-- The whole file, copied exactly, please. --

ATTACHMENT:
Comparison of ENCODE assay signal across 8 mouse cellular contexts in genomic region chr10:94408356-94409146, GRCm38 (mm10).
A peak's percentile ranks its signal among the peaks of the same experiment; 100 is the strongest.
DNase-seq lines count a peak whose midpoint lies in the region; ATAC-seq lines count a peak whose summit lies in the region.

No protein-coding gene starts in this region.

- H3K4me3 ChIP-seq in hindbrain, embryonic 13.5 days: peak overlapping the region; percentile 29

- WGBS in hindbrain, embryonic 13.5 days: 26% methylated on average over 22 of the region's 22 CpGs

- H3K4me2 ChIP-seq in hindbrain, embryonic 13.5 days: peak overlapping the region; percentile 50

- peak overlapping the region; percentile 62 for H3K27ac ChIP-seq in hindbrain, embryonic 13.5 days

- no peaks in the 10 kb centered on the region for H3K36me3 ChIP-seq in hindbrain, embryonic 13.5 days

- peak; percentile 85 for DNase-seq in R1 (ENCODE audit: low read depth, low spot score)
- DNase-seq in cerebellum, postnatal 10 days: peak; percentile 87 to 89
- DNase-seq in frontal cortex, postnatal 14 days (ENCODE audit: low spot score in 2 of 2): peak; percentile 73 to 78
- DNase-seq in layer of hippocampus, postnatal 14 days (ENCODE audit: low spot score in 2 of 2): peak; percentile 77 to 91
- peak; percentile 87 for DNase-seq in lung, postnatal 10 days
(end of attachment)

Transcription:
Comparison of ENCODE assay signal across 8 mouse cellular contexts in genomic region chr10:94408356-94409146, GRCm38 (mm10).
A peak's percentile ranks its signal among the peaks of the same experiment; 100 is the strongest.
DNase-seq lines count a peak whose midpoint lies in the region; ATAC-seq lines count a peak whose summit lies in the region.

No protein-coding gene starts in this region.

- H3K4me3 ChIP-seq in hindbrain, embryonic 13.5 days: peak overlapping the region; percentile 29

- WGBS in hindbrain, embryonic 13.5 days: 26% methylated on average over 22 of the region's 22 CpGs

- H3K4me2 ChIP-seq in hindbrain, embryonic 13.5 days: peak overlapping the region; percentile 50

- peak overlapping the region; percentile 62 for H3K27ac ChIP-seq in hindbrain, embryonic 13.5 days

- no peaks in the 10 kb centered on the region for H3K36me3 ChIP-seq in hindbrain, embryonic 13.5 days

- peak; percentile 85 for DNase-seq in R1 (ENCODE audit: low read depth, low spot score)
- DNase-seq in cerebellum, postnatal 10 days: peak; percentile 87 to 89
- DNase-seq in frontal cortex, postnatal 14 days (ENCODE audit: low spot score in 2 of 2): peak; percentile 73 to 78
- DNase-seq in layer of hippocampus, postnatal 14 days (ENCODE audit: low spot score in 2 of 2): peak; percentile 77 to 91
- peak; percentile 87 for DNase-seq in lung, postnatal 10 days